Saturday, September 09, 2006
Bernie, we hardly knew ye
Half-watched (a replay of) the Leonard Bernstein American Masters presentation on PBS (okay, so they're not total fuckups) the other night, and was quite inspired, in spite of myself.
What an interesting life this guy led.
I can remember quite distinctly the first time I heard the soundtrack to West Side Story -- it was in the basement of our house in Florham Park, NJ. I was maybe 11 or so, had just aquired my first cassette recorder (which I thought was the coolest thing in the world), and had made my own copy of the LP. We had this old-school yellow formica table down in that basement, and I was seated at it, trying to complete some dumb homework assignment or other. Alas, I couldn't stop checking out the music -- an early example of my inability to put what I needed to do above what I wanted to do. Play, rewind. Play, rewind.
Then I discovered Candide -- thanks to our very ambitious high school band director, Andy Stachow, who apparently thought nothing of asking a bunch of pimply-faced teenagers to attempt the (rather gnarly) overture from that work. Can't remember if we ever got to play that one in concert... but does it matter? What's important is that I found out about it. And that overture continues to be one of my favorite pieces (indeed, I have earmarked it for the IJG "cover" album that I may try to do someday).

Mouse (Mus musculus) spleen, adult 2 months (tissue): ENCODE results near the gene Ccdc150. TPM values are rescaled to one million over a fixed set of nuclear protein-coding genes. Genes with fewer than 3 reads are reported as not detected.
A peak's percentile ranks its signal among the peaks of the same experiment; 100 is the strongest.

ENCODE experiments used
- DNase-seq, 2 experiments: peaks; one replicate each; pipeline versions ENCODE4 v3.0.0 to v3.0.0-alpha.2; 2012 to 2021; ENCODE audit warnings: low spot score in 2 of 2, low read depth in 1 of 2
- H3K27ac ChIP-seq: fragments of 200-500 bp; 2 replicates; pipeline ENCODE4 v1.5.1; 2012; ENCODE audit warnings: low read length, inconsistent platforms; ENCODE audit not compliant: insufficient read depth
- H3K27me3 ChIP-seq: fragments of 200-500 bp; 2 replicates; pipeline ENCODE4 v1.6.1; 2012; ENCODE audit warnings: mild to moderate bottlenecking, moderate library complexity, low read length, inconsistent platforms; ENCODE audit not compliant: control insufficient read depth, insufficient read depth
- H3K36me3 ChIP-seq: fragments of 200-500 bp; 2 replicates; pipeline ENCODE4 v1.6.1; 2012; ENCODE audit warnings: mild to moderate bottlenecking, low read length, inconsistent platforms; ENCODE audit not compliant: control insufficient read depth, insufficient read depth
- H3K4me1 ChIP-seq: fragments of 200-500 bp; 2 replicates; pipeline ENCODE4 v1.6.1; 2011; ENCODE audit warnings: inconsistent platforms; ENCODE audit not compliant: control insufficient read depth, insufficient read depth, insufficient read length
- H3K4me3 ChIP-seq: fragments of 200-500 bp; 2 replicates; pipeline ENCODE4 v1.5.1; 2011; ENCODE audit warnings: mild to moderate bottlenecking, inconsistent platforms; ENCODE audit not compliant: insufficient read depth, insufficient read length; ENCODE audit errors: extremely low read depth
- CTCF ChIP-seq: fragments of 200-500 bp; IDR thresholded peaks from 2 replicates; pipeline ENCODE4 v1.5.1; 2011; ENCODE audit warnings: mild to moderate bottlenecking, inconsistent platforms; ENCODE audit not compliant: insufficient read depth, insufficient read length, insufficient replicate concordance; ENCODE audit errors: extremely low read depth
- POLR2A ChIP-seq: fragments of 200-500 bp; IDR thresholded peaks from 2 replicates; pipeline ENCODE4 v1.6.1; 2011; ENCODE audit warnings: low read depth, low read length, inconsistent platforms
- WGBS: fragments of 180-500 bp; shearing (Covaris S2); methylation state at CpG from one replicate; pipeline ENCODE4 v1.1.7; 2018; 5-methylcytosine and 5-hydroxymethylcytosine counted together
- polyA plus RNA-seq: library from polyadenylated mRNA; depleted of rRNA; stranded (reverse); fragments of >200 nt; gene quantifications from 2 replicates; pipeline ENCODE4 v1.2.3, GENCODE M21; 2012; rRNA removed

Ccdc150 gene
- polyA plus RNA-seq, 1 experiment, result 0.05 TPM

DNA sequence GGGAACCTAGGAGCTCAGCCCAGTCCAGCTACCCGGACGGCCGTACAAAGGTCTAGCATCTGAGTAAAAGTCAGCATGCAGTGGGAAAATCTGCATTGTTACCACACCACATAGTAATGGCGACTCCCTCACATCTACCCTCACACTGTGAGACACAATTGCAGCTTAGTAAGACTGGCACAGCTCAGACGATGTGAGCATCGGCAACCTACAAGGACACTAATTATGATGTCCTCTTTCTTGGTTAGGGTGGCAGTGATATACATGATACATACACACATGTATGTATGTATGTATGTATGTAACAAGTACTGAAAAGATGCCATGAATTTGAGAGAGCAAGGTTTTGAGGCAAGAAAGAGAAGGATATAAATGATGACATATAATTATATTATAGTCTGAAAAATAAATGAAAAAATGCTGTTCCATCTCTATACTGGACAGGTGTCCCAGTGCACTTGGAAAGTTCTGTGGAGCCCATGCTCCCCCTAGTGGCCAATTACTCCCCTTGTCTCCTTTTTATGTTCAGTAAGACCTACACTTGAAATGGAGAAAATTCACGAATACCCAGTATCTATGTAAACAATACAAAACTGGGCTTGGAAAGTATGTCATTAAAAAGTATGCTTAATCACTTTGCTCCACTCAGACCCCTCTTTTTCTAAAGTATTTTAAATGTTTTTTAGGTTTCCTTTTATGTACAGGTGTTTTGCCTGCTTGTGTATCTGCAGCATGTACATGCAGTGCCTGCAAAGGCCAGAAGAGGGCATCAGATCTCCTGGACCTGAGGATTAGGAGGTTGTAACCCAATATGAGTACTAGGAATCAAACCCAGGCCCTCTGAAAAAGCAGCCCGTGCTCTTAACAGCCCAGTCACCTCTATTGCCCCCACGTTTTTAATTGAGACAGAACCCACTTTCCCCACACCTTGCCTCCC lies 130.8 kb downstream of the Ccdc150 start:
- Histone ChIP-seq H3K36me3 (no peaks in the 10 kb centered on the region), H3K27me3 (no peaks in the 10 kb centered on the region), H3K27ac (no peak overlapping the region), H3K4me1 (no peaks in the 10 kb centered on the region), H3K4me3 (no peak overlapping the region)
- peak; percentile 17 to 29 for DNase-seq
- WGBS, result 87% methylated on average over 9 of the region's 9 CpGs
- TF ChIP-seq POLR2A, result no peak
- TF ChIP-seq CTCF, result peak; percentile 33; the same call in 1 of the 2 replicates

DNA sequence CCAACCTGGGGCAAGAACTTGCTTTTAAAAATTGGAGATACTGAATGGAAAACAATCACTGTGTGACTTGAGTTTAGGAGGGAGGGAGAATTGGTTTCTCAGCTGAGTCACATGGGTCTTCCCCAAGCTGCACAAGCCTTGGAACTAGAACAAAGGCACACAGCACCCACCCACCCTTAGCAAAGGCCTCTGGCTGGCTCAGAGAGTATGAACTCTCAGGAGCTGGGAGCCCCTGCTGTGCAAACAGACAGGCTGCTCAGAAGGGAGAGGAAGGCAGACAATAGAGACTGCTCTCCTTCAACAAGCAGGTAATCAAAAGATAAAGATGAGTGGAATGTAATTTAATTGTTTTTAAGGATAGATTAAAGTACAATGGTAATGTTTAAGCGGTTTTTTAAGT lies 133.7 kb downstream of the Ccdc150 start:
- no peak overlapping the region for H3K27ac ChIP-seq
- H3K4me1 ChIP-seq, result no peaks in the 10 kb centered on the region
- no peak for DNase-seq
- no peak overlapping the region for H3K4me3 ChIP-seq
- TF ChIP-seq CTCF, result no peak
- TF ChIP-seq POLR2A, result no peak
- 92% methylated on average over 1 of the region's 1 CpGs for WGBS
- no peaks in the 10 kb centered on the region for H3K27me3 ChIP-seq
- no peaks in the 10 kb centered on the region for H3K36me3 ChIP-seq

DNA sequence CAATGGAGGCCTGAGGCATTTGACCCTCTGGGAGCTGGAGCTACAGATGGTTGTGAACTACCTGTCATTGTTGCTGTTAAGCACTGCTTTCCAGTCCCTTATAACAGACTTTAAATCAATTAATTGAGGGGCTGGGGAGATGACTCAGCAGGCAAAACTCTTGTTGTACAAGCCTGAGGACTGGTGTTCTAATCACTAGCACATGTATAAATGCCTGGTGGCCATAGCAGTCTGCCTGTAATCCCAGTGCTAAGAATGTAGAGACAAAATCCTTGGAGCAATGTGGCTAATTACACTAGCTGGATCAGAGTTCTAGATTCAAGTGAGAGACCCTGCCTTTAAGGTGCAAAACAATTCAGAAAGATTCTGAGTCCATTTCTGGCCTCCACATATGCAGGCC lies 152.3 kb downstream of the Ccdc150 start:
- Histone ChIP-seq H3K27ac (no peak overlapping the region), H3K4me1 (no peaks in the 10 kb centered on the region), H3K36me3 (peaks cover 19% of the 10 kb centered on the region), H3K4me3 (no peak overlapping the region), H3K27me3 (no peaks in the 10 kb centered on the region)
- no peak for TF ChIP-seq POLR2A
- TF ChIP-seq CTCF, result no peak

I suppose the thing I respect most about Bernstein now -- having discovered much of his other chamber and symphonic music (goodness gracious, have you heard Chichester Psalms?) -- is that, aside from being a consummate musical personality, he stuck to a particular concept and saw it through to the end. In other words, like another hero of mine, Samuel Barber, he never got aboard the twelve-tone bandwagon, but rather stayed true to an ideal of lyrical, melodic, harmonic music, not because it was or was not fashionable or "progressive," but because he liked it. Not that either side of this duality is "better" -- just that I can admire people who ignore a given zeitgeist in favor of their own aesthetic desires.
Ah, pleasure. What a complex phenomenon.
What has always baffled me about Bernstein, on the other hand, is that his total compositional output was not really commensurate with his talent. In that sense, I suppose he recalls Mendelssohn and Saint-Saens. But it just doesn't make a sense that a moron like me could seemingly be unable to stop writing, while Lenny suffered writer's block. Huh?
Ah, personality. What a complex phenomenon.